Picture this. You live in a rundown apartment building in a rough area of the city. One day, an attractive stranger moves into your building and he spends a lot of time ‘everything-proofing’ his car and hoards a weapons arsenal in his apartment that would put the National Guard to shame. He’s proficient with weapons and good at violence and occasionally, screams are heard coming from his apartment at night. That would be enough for me to consider moving.

However, when Castle has the shit kicked out of him by the Russian, the trio patch him up and even hide him when Howard Saint’s right hand, Quentin Glass (Will Patton) comes looking him which leads to Dave having his many piercings pulled out with pliers. Even Castle shows surprise that these people who have only known him for a short amount of time and don’t know him at all except for what they’ve read online are willing to lay down their lives for him.

With the help of Mickey Duka (Eddie Jemison) who is an underling of Howard Saint and despises the organisation, Castle orchestrates a plan to make it look like Glass is having an affair with Howard’s wife, Livia (Laura Harring) which leads to Howard stabbing Glass to death and then throwing Livia off a bridge and leaving her to be run over by a train. He then offers a suitcase full of cash to anyone who can kill Castle.

What they don’t know is that Castle is outside and ready to enact his plan which is basically going in and shooting up the room full of assassins before fatally wounding Howard himself. As a final ‘fuck you’, Castle ties Howard to a car which drags him into a carpark where Castle sets off a load of explosives which form the shape of the now iconic ‘Punisher Skull Face’. It was a nice visual representation but would only have been meaningful to anyone watching from the sky and of course Castle himself. It was a lot of extra effort when he really didn’t need to.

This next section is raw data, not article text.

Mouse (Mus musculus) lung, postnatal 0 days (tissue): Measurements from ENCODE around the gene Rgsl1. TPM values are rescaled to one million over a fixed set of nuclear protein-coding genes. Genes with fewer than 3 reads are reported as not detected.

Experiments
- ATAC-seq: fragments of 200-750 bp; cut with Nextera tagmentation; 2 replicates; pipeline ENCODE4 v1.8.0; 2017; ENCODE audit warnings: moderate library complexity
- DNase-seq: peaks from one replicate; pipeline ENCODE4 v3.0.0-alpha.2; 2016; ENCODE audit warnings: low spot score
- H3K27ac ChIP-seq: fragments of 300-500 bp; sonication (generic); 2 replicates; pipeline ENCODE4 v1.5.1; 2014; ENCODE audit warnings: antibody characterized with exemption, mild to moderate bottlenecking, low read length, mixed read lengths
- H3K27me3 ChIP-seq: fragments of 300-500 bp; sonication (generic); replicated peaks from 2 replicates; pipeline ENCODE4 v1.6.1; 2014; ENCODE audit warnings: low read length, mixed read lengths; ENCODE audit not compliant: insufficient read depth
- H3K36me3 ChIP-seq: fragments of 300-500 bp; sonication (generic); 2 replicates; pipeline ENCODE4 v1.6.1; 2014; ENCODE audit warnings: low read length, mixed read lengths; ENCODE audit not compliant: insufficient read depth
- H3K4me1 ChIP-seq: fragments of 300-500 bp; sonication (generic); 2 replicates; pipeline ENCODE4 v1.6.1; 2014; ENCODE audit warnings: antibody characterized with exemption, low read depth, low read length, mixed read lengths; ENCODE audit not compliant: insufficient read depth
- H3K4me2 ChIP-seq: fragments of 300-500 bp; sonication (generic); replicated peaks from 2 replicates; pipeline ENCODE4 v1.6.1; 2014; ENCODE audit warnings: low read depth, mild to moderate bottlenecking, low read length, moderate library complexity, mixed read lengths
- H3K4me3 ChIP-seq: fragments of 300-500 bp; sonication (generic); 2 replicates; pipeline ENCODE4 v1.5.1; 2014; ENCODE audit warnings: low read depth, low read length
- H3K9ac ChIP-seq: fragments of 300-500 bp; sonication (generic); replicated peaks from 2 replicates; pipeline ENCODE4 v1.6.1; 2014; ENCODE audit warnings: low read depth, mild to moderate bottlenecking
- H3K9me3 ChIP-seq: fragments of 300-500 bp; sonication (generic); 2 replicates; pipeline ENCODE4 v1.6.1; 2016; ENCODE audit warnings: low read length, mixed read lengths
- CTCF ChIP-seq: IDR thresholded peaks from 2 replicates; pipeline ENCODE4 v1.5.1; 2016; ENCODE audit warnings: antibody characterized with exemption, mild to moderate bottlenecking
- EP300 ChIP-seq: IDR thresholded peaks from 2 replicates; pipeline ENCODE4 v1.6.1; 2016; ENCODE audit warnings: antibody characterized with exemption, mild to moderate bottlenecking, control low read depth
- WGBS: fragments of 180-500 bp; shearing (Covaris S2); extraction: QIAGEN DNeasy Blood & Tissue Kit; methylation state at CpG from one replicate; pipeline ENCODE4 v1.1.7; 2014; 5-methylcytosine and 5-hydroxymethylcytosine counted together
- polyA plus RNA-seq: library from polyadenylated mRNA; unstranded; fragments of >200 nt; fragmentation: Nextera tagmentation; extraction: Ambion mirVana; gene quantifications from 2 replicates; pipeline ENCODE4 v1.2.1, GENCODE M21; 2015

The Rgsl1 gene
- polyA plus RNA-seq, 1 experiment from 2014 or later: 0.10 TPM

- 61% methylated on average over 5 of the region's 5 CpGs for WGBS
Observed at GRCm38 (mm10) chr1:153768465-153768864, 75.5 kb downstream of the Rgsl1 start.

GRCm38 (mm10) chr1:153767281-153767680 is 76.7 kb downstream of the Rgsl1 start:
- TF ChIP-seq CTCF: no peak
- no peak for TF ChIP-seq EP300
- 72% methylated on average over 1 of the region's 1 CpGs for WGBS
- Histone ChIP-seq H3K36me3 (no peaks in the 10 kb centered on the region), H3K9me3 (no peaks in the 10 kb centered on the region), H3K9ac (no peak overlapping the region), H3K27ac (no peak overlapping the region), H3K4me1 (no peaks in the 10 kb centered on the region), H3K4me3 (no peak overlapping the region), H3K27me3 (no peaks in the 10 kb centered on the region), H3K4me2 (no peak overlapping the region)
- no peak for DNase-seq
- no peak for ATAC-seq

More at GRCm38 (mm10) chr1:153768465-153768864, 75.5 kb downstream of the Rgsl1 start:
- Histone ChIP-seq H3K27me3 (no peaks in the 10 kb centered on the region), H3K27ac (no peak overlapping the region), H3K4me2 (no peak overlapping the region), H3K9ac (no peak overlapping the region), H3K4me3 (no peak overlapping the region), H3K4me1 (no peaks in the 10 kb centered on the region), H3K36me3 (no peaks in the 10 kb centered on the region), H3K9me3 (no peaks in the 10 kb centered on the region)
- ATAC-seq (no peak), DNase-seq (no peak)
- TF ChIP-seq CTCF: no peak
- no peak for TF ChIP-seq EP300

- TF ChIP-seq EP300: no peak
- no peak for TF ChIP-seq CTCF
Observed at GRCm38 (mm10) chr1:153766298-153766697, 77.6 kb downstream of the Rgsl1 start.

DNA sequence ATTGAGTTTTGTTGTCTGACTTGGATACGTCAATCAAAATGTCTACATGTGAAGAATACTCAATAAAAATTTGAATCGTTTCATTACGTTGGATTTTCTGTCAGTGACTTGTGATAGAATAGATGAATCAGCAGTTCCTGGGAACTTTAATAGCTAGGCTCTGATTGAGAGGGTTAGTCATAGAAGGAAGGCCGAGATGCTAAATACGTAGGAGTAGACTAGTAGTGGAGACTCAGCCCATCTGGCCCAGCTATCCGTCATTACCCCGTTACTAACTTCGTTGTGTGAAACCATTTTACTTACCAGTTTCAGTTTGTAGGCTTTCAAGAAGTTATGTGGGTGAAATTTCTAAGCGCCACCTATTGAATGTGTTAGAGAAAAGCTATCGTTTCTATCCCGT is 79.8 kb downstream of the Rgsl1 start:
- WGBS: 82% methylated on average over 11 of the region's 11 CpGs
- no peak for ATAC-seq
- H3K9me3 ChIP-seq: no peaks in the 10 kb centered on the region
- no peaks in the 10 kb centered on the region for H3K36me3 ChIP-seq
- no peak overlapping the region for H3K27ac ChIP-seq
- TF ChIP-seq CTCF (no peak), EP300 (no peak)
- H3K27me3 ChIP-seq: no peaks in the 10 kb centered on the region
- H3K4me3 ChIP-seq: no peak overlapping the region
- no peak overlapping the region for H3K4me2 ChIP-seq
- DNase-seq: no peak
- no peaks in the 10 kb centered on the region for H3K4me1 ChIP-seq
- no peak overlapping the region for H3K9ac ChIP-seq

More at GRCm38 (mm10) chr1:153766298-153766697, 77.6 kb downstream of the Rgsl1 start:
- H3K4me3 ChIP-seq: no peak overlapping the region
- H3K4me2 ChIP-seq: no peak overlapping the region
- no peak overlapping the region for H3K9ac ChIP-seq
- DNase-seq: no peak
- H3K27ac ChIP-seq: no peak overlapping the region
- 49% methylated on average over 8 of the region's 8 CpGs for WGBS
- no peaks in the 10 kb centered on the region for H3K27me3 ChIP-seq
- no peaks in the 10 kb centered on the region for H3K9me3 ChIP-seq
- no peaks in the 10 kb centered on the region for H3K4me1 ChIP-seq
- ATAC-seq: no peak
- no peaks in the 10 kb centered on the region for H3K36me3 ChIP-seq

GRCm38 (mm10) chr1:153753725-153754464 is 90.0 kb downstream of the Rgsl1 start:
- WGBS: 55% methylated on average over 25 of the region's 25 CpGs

Speaking of, the whole plan of making Howard think his wife was messing around with his best friend was very elaborate and well executed but Castle only revealed that it was all his doing in the moments before he killed Howard. There was no time for Howard to dwell on what he done, that he’d been tricked into doing these terrible things. That was a lot of extra work for not a lot of pay off.

The film ends with Castle about to kill himself but he sees a vision of his wife and decides to carry on his activities as a vigilante under the title ‘The Punisher’.

‘The Punisher’ had a budget of $33 Million and made $54.7 Million at the box office, a disappointing return. The reviews weren’t too favourable either with the film holding a 29% approval rating on Rotten Tomatoes.

Frankly, I’m surprised Castle got away with it. There’s a moment where Frank shows up outside a police station therefore revealing that he’s alive and queries the detectives about the case against Saint’s for the murder of his family. The police know Castle’s alive, the know what he’s capable of and they know that he has a grudge against the Saint’s and so when the Saint’s all end up dead, could they not put two and two together? I think this may be another case of ‘the plot demands that Castle get away with it because we need to set up the sequel’.

Alas, a sequel was planned after the successful DVD sales of ‘The Punisher’ but when both Jane and director, Jonathan Hensleigh left the project due to ‘creative differences’, the film was rewritten into a reboot starring Ray Stevenson as Frank Castle and Dominic West as Billy Russoti/Jigsaw.

Thomas Jane did reprise the role of Frank Castle in 2012 for a short film, ‘Dirty Laundry’ which showed the perils that Frank faces as he tries to do his washing. It’s only 10 minutes and it was a little slice of was accomplished in 2004.
Personally, I enjoyed this depiction of ‘The Punisher’. Some of the plot points are a bit flawed as I have pointed out but taken as a whole, it’s a really good action film. If the ‘Marvel’ ident wasn’t played at the start, I wouldn’t have guessed that this was a Marvel property. It seems largely unconnected from the other franchises and frankly, that’s how I like it.